Grants and Acquisitions

Ann-Christe Galloway

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The University of Illinois Library and the Graduate School of Library and Information Science (GSLIS) have been awarded $398,844 from the Institute of Museum and Library Services through its Laura Bush 21st Century Librarian Program. Harriett Green, English and digital humanities librarian at the University Library, is the principal investigator on the project, “Digging Deeper, Reaching Further: Libraries Empowering Users to Mine the HathiTrust Digital Library Resources.” J. Stephen Downie, GSLIS professor and associate dean for research and codirector of the HathiTrust Research Center (HTRC), and Beth Sandore Namachchivaya, associate university librarian for research, are co-principal investigators on the project. The project will “develop a shared curriculum for use in academic libraries [as well as] a train-the-trainer series designed to assist librarians in getting started with the tools, services, and related research methodologies of the HathiTrust Research Center (HTRC).” This project brings together noted experts in research and practice both at the University of Illinois as well as other institutions to further digital humanities research. Working with the University of Illinois principal investigators will be colleagues from Indiana University, Northwestern University, Lafayette College, University of North Carolina-Chapel Hill, and HTRC.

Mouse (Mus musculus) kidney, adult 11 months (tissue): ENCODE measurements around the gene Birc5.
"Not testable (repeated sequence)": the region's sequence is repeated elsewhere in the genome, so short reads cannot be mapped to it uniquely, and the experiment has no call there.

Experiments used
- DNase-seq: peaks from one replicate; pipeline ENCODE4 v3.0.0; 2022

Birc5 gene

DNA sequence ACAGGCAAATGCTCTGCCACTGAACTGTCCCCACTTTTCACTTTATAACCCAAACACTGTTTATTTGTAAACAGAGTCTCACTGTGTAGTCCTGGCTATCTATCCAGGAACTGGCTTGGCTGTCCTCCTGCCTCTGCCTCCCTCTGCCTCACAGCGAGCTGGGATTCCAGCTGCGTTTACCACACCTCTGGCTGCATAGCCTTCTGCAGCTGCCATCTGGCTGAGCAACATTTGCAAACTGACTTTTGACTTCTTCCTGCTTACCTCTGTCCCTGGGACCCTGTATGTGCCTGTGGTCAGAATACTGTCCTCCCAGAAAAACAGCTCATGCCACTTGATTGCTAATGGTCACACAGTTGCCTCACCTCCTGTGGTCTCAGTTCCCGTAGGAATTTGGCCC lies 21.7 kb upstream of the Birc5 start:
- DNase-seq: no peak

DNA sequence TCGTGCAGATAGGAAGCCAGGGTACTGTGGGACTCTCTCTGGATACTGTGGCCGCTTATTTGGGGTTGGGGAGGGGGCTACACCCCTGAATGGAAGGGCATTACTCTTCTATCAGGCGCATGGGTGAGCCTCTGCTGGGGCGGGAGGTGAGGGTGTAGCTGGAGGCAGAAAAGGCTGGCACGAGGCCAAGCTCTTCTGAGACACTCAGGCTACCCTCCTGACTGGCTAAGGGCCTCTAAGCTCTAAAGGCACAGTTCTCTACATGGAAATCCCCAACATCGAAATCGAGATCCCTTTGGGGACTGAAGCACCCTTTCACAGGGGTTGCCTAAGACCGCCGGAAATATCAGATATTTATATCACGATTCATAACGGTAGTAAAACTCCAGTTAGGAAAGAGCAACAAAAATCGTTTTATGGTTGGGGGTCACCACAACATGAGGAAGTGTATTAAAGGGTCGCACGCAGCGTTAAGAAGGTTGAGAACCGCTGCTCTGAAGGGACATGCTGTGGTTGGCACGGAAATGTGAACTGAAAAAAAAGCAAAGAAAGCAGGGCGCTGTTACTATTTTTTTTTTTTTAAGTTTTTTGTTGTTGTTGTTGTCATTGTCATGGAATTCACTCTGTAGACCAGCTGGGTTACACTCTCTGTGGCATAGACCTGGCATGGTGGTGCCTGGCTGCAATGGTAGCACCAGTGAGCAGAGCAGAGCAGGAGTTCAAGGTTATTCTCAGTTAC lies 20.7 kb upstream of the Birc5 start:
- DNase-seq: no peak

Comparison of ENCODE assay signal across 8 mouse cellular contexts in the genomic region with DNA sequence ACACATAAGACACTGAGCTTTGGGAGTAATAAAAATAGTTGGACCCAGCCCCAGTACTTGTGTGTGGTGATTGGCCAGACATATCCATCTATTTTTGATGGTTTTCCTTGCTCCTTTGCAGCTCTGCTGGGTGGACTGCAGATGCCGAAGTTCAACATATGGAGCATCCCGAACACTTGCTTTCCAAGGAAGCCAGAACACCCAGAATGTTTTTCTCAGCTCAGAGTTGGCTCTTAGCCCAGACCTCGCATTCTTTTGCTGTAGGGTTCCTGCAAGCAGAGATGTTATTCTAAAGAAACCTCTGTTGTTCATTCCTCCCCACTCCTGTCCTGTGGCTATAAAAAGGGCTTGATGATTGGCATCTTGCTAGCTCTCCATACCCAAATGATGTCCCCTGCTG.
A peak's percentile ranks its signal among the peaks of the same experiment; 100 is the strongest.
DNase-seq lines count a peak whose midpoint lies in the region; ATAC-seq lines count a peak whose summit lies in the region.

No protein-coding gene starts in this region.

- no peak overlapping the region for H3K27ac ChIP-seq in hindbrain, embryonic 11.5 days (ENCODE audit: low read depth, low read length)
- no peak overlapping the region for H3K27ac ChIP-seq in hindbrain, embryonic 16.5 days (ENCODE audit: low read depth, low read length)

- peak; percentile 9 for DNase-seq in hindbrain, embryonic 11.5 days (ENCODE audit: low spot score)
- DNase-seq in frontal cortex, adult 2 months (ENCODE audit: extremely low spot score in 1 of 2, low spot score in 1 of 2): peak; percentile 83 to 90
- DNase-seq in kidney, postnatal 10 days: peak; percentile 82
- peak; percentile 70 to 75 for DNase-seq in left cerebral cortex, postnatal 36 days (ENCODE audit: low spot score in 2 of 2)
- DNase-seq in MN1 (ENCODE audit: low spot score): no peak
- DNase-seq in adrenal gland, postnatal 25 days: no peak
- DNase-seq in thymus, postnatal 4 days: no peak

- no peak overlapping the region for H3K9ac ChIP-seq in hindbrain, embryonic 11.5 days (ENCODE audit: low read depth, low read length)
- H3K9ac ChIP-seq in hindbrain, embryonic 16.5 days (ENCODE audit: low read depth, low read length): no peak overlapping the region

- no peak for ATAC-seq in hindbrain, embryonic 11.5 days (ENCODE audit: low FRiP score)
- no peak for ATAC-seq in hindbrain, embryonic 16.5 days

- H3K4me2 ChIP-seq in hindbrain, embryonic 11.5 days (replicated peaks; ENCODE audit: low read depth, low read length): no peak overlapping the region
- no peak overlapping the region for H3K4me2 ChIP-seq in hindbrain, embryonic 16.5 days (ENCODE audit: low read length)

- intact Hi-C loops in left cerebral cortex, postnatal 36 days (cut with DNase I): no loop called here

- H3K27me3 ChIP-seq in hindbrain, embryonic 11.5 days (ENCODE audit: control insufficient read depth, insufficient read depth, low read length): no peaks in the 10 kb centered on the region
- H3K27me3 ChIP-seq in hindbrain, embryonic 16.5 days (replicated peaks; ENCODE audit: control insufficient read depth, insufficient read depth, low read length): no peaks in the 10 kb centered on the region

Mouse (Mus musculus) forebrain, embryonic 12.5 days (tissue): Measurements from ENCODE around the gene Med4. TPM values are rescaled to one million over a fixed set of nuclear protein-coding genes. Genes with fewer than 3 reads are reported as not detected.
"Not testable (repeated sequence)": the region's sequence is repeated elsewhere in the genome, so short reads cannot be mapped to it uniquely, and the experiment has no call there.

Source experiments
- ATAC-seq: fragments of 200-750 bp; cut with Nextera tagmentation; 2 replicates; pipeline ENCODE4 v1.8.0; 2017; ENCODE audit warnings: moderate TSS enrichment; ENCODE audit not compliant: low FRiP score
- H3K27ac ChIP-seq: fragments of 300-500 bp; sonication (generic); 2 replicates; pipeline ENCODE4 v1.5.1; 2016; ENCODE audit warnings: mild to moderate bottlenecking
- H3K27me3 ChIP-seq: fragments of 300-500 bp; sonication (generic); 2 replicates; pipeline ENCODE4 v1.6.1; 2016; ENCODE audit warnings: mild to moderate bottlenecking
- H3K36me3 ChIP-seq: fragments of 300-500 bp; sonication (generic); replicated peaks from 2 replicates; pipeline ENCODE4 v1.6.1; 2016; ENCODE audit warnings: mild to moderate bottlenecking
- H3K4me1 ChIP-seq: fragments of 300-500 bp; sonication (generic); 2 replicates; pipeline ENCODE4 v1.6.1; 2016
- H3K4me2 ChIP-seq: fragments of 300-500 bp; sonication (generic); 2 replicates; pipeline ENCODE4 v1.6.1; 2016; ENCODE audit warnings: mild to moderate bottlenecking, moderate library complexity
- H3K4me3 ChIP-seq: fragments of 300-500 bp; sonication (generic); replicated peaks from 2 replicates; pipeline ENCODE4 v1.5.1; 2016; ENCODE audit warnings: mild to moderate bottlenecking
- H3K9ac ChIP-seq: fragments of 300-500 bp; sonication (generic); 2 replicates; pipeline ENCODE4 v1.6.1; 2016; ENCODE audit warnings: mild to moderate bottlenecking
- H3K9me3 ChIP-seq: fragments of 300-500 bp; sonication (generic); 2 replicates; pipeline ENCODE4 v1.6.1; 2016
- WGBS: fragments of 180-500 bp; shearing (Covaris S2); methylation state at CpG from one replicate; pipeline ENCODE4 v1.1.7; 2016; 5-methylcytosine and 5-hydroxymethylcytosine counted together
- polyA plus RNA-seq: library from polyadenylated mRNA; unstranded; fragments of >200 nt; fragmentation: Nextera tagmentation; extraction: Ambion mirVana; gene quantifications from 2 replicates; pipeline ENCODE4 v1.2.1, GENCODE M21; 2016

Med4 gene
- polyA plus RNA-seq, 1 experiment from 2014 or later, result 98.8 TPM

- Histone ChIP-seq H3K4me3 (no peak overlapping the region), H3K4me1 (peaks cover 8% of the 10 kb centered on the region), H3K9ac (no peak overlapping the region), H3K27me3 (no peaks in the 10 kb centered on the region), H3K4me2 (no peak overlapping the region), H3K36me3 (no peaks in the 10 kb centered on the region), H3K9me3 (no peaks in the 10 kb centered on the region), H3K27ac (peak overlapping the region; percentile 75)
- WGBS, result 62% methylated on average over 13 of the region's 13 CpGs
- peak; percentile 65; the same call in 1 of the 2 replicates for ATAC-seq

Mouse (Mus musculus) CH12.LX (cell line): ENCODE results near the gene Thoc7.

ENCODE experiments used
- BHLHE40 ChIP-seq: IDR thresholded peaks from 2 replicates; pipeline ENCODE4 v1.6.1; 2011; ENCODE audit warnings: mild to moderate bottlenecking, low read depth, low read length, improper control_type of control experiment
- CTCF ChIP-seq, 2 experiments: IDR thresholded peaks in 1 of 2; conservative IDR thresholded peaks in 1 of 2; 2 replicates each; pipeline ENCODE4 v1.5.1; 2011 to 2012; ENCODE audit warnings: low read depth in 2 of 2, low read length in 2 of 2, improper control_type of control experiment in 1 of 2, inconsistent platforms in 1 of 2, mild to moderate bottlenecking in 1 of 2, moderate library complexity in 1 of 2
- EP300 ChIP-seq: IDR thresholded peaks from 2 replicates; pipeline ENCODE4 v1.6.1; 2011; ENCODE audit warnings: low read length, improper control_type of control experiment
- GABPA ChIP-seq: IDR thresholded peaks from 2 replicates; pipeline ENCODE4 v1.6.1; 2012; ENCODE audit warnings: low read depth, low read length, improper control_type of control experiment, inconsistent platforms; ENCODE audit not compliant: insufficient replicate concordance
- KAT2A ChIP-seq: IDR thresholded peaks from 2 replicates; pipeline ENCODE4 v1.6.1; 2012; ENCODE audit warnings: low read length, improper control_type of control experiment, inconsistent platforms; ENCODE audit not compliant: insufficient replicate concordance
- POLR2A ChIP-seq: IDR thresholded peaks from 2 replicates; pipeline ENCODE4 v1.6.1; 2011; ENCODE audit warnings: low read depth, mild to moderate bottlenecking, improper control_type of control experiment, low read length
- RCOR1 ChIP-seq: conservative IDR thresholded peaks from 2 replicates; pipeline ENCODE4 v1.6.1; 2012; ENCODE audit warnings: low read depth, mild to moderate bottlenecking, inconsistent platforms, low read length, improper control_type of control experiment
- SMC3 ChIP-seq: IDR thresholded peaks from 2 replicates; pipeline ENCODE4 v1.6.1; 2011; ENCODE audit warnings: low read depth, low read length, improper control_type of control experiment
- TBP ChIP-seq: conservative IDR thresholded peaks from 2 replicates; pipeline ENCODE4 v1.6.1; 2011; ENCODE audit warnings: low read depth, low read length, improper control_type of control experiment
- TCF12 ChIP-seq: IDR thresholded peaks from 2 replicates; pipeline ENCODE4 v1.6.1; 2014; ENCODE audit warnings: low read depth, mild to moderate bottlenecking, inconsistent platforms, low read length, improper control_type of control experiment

The University of Toronto (UT) has been awarded a grant of $773,000 USD ($1,034,750 CAD) from the Andrew W. Mellon Foundation to develop digital tools to support manuscript study. The funding will be used by the university to support a partnership between its library and its Centre for Medieval Studies (CMS) to further develop the widely adopted and award-winning open source digital scholarship platform Omeka, facilitating its increased use in the digital manuscript studies field. The Mellon Foundation’s grant will enable the building of infrastructure and capacity at the UT Libraries to support digital scholarship, foster further technical and intellectual collaboration between UT and other research institutions, and contribute to the community development and adoption of standards-compliant, interoperable, modular digital scholarship tools that are closely informed by scholarly needs. The 30-month project began in October 2015, and is being led by coprincipal investigators Sian Meikle, director, Information Technology Services, UT Libraries and Alexandra Gillespie, UT associate professor, English and Medieval Studies. The UT Libraries and CMS will develop these tools in collaboration with Benjamin Albritton and the Mirador development team based at Stanford’s Center for Medieval and Early Modern Studies and Dorothy Porter (curator of Digital Research Services, Penn Libraries), and her group at Penn State’s Kislak Centre for Special Collections, Rare Books and Manuscripts.

The George A. Smathers Libraries at the University of Florida was awarded $5,431 Project Ceres funds to expand access to Florida agricultural research. The award is for the project Increasing Accessibility to Rare Florida Agricultural Publications, which supports digitization and preservation of 57 print issues from the Marston Science Library and seven other Florida institutions.